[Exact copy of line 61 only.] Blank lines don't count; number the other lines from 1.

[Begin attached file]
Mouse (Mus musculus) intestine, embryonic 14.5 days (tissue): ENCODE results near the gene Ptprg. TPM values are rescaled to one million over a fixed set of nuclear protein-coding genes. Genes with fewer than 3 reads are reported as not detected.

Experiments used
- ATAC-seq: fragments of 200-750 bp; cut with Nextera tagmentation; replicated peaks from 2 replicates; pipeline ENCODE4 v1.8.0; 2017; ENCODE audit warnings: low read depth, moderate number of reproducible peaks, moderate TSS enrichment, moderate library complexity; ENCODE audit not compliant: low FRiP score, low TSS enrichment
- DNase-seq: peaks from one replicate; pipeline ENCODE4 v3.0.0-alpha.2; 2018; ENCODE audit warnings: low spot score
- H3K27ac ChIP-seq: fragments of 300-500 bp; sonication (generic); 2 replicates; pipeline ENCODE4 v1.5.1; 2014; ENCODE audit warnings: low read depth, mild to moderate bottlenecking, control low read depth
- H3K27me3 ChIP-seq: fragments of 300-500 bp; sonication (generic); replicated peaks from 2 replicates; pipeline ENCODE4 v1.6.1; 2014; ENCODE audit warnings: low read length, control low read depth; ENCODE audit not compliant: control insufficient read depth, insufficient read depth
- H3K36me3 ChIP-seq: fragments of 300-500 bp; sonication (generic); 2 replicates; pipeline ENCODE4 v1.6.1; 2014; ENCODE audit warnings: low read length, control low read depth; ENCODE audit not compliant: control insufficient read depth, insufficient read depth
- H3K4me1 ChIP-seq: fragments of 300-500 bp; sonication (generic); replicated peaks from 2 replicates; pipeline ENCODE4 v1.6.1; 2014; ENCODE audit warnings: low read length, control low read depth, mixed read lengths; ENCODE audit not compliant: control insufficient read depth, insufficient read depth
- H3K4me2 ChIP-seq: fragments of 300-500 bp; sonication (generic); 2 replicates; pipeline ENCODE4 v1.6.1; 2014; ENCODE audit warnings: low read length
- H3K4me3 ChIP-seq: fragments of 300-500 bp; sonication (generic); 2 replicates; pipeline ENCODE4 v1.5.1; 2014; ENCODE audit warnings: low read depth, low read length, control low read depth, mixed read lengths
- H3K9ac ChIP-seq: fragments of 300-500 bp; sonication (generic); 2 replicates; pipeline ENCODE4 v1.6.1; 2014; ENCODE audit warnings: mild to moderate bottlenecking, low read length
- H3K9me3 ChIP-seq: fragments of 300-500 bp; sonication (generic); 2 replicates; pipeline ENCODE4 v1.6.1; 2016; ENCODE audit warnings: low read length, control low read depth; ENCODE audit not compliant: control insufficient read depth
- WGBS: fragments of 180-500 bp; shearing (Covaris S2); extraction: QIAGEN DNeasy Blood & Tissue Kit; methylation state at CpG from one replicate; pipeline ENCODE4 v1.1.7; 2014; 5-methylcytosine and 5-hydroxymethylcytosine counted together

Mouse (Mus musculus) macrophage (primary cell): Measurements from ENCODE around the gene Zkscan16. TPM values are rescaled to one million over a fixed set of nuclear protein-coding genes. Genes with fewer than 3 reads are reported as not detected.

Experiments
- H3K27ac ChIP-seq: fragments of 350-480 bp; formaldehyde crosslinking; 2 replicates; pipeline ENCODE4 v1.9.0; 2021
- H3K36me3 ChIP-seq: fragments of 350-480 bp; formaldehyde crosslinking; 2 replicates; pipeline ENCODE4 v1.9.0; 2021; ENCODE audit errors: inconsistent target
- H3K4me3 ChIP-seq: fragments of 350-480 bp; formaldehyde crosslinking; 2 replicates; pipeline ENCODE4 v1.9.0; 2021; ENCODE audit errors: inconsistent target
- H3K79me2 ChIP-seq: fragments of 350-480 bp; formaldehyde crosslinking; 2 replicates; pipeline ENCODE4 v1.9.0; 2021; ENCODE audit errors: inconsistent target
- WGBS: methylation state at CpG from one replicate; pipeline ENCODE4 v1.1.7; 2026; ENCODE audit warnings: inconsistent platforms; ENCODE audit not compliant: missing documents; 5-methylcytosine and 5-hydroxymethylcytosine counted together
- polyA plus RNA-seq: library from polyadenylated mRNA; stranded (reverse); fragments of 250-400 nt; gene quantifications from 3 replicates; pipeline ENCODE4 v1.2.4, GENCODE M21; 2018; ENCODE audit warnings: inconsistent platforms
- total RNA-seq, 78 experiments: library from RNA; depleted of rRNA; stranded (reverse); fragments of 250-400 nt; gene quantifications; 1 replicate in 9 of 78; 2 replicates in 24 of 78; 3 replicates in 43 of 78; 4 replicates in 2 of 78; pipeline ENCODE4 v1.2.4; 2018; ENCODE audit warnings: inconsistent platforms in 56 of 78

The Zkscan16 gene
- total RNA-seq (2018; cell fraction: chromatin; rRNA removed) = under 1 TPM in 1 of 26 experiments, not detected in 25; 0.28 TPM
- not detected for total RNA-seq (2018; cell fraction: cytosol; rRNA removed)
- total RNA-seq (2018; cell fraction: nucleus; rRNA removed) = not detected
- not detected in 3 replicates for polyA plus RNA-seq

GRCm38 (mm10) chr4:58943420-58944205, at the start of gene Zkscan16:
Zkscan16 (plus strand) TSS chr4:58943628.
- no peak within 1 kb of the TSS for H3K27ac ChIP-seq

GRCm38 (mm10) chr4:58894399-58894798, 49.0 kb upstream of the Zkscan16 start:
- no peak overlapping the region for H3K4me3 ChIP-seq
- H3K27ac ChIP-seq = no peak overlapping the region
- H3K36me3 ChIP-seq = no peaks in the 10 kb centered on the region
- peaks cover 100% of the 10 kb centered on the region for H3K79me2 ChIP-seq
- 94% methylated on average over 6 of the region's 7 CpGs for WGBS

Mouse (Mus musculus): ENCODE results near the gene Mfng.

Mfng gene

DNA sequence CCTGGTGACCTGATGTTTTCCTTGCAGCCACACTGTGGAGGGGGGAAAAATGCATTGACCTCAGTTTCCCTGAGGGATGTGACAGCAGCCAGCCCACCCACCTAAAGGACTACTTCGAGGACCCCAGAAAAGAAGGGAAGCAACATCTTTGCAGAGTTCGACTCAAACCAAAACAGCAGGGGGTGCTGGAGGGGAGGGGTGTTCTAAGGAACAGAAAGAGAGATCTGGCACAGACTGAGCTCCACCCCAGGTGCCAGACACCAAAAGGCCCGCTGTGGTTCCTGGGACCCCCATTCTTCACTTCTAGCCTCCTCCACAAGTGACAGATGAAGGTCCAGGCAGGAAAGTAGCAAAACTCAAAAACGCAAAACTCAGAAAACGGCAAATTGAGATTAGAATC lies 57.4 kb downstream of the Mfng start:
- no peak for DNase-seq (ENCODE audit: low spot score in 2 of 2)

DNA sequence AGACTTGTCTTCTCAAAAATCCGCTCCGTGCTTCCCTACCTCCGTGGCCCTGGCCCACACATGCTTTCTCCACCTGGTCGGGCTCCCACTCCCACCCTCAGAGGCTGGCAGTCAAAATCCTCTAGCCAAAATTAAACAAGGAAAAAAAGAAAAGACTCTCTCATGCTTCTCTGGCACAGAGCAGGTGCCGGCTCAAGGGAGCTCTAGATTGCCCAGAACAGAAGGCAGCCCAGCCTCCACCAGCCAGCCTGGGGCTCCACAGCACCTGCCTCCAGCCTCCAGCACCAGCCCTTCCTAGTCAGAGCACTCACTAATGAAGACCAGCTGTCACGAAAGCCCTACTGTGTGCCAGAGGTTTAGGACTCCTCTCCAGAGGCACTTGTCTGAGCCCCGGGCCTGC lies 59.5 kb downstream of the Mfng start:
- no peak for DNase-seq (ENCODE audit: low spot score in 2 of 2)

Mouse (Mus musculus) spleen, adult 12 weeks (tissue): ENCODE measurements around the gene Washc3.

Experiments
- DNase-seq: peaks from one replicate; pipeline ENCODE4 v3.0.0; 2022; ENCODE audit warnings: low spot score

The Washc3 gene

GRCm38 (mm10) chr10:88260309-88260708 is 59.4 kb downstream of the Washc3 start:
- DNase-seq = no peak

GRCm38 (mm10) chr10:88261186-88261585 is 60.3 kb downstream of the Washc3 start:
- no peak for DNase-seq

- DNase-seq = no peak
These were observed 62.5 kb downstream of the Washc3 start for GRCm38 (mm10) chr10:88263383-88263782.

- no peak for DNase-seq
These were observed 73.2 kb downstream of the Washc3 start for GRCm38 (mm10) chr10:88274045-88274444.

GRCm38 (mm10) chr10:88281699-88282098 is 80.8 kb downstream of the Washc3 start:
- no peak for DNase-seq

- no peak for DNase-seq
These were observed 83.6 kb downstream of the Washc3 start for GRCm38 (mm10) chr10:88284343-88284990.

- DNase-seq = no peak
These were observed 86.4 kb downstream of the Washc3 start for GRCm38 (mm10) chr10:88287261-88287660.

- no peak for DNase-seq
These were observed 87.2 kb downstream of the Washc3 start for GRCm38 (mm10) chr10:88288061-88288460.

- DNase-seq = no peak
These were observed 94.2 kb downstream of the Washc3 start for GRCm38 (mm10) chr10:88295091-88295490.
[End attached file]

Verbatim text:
- no peak for DNase-seq